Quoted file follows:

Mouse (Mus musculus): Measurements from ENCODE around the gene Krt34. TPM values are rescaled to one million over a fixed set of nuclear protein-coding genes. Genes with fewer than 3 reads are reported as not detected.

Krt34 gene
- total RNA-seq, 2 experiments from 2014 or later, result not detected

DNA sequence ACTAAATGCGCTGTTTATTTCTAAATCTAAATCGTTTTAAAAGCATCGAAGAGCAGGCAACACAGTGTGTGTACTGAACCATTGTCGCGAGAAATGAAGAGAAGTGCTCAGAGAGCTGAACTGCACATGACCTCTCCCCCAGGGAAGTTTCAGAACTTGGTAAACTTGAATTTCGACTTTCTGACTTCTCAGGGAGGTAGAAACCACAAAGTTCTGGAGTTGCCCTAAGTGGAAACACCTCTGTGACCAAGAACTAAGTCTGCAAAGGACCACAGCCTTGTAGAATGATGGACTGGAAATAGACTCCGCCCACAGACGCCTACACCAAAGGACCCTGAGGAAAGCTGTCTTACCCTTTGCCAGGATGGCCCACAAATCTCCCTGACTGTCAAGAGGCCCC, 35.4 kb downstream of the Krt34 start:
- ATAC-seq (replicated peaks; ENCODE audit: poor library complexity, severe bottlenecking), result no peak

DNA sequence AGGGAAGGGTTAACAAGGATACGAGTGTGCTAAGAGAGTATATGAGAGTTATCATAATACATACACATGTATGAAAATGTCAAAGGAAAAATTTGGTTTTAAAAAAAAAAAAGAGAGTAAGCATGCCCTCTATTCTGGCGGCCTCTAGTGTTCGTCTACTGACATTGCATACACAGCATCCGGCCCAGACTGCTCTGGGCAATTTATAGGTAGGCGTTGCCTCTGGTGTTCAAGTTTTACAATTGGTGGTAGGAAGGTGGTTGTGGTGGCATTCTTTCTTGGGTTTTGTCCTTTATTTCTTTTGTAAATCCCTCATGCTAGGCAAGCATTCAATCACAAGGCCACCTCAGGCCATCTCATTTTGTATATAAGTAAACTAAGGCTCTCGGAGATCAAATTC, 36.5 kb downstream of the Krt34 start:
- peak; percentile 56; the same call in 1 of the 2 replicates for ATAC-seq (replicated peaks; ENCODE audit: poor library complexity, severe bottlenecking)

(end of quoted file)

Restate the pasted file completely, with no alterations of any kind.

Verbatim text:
Mouse (Mus musculus): Measurements from ENCODE around the gene Krt34. TPM values are rescaled to one million over a fixed set of nuclear protein-coding genes. Genes with fewer than 3 reads are reported as not detected.

Krt34 gene
- total RNA-seq, 2 experiments from 2014 or later, result not detected

DNA sequence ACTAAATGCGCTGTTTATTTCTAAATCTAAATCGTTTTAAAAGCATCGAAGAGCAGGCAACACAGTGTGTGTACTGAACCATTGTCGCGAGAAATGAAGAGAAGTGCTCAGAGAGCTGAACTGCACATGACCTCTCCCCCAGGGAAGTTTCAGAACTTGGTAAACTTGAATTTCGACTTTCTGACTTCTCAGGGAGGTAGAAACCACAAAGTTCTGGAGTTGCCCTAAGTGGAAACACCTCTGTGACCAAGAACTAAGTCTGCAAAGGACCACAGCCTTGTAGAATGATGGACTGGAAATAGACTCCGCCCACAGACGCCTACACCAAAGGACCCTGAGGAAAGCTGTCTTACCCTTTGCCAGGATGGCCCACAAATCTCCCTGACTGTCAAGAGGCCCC, 35.4 kb downstream of the Krt34 start:
- ATAC-seq (replicated peaks; ENCODE audit: poor library complexity, severe bottlenecking), result no peak

DNA sequence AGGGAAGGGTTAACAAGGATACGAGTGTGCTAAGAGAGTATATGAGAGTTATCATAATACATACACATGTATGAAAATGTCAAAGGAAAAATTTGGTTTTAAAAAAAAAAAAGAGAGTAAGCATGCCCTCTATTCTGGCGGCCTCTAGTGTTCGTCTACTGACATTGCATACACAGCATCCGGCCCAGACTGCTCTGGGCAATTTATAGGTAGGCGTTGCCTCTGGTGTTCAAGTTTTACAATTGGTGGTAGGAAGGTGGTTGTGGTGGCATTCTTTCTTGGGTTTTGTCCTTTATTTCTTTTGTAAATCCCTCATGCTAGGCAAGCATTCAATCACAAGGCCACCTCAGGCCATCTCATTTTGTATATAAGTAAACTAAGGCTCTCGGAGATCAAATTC, 36.5 kb downstream of the Krt34 start:
- peak; percentile 56; the same call in 1 of the 2 replicates for ATAC-seq (replicated peaks; ENCODE audit: poor library complexity, severe bottlenecking)